Description of original award (Fiscal Year 2015, $63,705)
The Office of Justice Grants Administration (JGA) is the District of Columbia's State Administering Agency (SAA) for the Paul Coverdell Forensic Science Improvement Grants Program. JGA in collaboration with the Department of Forensic Sciences (DFS) and the Office of the Chief Medical Examiner (OCME) requests $61,932 to focus on improving the quality and timeliness of forensic science and medical examiner services.The JGA will contract services to DFS which is the District's agency tasked with a forensic science laboratory, crime scene sciences, and public health laboratory services. Within the DFS are the Latent Fingerprint (LFU) and Firearm Examination (FEU) Units. Both units experience a heavy volume of case submissions that contribute to a backlog. Of the current submissions in the LFU, approximately 90% do not have analysis requests associated with them and have been submitted to the laboratory for storage and management purposes. A significant number of firearm cases in the backlog have been adjudicated or had the investigation terminated, but the laboratory has not been officially notified of the change in case status. These cases remain in the FEU queue and therefore contribute to the number of backlogged cases and the average turnaround time. In order to address these issues, the DFS is requesting salary and travel for one (1) part time Forensic Science Technician to develop a management and storage system for the LFU submissions that do not have requests for analysis. In addition, the JGA will contract with the OCME to obtain continuing medical education and trainings for staff to improve the quality and timeliness of services and augment the agency's knowledge base. Funds will be used to assist with sending 7 scientific staff to 1 three, trade specific, forensic workshops and conferences. Scientific staff will consist of medical examiners, forensic photographers, and forensic toxicologists. These training opportunities offer multiple accredited workshops which address pathology, scene investigation, and toxicology. Training obtained will be used to maintain certifications and licenses (both individual and laboratory), to educate other professionals within OCME, and to inform other local government agencies about medical legal death investigation. Continuing education and seminars provided by these workshops can help to improve OCME's overall efficiency and quality of service. In addition, education often leads to innovation or implementation of new techniques or strategies which can reduce backlogs and turnaround time.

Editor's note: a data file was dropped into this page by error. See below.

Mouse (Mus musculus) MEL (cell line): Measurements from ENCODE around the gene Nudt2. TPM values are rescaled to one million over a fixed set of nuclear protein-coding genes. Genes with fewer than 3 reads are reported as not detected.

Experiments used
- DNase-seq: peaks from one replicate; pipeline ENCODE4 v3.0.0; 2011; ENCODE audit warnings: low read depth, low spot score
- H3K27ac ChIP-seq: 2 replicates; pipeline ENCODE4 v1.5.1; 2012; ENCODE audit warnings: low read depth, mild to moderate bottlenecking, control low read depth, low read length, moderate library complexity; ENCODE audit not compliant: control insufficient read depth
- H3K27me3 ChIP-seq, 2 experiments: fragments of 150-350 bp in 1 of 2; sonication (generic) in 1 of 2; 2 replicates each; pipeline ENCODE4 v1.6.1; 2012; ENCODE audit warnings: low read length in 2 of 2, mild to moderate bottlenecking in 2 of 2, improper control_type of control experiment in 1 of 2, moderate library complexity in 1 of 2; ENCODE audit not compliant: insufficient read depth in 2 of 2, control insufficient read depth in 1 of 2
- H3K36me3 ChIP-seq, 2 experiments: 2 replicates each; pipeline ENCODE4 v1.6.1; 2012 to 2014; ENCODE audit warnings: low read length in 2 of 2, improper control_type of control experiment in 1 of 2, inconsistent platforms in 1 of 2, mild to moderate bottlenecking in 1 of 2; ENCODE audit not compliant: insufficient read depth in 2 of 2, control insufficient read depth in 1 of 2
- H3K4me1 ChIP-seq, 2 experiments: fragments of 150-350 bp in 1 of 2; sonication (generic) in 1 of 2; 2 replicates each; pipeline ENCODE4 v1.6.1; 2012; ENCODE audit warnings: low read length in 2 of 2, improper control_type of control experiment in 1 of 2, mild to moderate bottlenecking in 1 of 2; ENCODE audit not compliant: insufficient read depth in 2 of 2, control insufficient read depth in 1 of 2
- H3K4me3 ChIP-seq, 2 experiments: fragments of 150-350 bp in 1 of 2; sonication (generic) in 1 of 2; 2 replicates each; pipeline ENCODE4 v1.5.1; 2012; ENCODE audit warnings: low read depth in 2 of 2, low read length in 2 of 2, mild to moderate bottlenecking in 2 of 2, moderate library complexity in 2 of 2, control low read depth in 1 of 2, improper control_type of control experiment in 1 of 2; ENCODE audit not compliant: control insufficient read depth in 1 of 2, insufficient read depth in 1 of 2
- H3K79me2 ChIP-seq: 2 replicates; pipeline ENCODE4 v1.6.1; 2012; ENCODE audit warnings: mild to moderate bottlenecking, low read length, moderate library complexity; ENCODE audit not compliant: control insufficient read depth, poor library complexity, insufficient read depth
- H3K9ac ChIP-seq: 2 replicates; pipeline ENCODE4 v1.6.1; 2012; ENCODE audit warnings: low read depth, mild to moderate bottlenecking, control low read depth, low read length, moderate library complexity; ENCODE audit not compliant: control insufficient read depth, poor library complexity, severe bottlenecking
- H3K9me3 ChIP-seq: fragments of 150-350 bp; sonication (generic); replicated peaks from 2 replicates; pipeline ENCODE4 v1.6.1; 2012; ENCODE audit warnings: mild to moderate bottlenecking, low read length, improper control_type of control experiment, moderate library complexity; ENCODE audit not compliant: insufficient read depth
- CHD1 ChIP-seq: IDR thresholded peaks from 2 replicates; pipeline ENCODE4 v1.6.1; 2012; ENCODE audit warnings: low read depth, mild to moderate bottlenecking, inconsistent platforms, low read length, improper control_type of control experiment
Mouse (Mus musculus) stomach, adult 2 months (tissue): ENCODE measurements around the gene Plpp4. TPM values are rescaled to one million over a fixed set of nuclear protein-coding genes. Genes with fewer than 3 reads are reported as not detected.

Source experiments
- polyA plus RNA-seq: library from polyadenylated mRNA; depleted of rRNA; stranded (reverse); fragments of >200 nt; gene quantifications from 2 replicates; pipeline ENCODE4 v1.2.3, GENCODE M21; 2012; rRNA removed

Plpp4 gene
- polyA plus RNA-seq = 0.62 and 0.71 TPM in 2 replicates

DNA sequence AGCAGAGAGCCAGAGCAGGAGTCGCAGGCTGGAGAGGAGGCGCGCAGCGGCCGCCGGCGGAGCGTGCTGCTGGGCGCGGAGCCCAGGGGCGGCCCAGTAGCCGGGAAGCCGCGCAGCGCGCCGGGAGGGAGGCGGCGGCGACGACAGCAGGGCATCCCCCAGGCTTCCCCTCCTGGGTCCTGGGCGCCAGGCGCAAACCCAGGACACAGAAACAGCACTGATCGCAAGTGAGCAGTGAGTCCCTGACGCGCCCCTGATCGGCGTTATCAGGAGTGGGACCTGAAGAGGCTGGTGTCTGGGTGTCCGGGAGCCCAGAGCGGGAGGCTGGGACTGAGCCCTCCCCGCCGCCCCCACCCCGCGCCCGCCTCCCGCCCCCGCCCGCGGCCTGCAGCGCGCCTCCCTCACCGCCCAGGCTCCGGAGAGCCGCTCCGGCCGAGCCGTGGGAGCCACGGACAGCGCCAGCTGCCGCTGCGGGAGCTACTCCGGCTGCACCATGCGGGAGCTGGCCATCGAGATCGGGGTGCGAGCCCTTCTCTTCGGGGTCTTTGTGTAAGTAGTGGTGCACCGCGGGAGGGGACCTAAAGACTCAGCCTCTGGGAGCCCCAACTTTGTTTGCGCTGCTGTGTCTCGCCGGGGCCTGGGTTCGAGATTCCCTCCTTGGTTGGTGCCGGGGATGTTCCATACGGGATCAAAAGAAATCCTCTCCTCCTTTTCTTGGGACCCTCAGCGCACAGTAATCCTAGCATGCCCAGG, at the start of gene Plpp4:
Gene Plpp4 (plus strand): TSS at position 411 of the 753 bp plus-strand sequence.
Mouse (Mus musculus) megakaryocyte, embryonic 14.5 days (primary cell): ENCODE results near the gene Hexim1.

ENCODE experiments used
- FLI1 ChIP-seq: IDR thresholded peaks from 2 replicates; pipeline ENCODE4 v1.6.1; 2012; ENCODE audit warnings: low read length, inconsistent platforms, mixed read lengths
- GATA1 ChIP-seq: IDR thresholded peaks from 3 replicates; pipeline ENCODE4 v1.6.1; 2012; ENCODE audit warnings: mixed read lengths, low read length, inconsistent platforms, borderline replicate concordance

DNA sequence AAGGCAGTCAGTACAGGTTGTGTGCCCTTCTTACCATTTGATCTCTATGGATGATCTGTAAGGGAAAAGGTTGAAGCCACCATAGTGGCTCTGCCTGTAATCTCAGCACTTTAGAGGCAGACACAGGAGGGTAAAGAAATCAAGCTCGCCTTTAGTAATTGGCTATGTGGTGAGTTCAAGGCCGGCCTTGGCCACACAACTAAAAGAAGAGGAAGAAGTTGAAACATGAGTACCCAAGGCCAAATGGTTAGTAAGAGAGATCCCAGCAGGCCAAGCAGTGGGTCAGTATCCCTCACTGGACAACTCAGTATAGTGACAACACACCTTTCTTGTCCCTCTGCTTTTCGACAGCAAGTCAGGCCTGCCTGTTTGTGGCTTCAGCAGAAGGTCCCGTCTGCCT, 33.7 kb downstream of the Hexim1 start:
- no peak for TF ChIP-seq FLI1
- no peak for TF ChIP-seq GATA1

- Investigation of a novel approach to forensic analysis using neutron imaging techniques
- A Quantitative Understanding of Uniqueness and Reproducibility of Firearm Toolmark Surfaces
- Study of the Reliability of Fire Pattern Indicators Used in Wildland Fire Investigation (Subaward to grant 2020-R2-CX-0047)